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Air Pollution Could Cause Over 500,000 Premature Deaths in India

  • VOA News

FILE - An Indian woman crosses a road as vehicles move through morning smog on the last day of a two-week experiment to reduce the number of cars to fight pollution in New Delhi, Jan. 15, 2016.

FILE - An Indian woman crosses a road as vehicles move through morning smog on the last day of a two-week experiment to reduce the number of cars to fight pollution in New Delhi, Jan. 15, 2016.

Air pollution could lead to 570,000 premature deaths in India, according to a new report.

Furthermore, the researchers say, the problem likely costs the Indian economy hundreds of billions of dollars annually.

Air pollution has been a public health concern in India for years, but in February, a report by Greenpeace said it surpassed China in the quantity of fine particulate matter in the air. It found there were 128 micrograms of fine particulate matter in New Delhi’s air. By comparison, Washington, DC, had 12. The World Health Organization recommends no more than 10 micrograms. The report said the “Indo-Gangetic” region, the north of the country, had the most pollution.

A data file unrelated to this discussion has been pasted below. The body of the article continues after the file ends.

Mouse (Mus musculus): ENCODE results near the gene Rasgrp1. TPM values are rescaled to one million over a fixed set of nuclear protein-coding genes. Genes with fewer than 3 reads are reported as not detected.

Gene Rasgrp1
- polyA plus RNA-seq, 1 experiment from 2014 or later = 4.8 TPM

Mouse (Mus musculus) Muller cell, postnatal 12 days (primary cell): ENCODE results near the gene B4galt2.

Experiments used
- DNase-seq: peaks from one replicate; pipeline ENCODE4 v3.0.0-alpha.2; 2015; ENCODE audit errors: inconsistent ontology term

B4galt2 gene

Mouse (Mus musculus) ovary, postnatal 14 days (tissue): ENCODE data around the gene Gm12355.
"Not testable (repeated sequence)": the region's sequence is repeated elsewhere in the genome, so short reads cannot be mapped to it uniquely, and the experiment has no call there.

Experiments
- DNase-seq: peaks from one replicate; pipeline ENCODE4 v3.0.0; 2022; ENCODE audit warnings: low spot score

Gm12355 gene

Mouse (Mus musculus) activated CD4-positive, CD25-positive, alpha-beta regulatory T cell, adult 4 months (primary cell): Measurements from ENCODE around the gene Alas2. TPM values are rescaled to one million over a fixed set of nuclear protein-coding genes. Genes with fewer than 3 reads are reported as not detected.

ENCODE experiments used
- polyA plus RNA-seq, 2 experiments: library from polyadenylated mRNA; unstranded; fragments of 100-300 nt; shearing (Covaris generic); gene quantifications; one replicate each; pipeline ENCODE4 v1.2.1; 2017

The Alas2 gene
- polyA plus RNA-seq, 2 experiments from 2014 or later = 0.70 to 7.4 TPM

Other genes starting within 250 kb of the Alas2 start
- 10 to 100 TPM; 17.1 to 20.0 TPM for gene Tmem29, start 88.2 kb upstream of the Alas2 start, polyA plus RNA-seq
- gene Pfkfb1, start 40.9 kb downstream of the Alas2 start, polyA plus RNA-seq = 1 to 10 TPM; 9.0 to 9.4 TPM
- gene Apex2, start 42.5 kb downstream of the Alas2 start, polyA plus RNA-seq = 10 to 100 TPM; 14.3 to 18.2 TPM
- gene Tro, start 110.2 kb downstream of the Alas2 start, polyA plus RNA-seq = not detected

For the new study, researchers at the Indian Institute of Tropical Meteorology, and the US National Center for Atmospheric Research created computer simulations using 2011 data, and found that air pollution could kill more than 570,000 people prematurely.

According to The Washington Post, researchers not involved with the study said that was in line with models they had worked on.

However, Michael Jerrett, chair of the Department of Environmental Health Sciences at the University of California, Los Angeles, told the Washington Post that there’s no way to really count the people who die because of air pollution in India because the models use “concrete observations” about the effects of air pollution on health from Europe and North America, where pollution levels are relatively low.

“We don’t have any epidemiological studies from China or India that look at the long-term effects of air pollution on mortality,” he told the paper.

Nevertheless, he added that the modeling used in the India study, published in the Geophysical Research Letters journal, is one of the only options until there are better statistics on the actual effects of air pollution.

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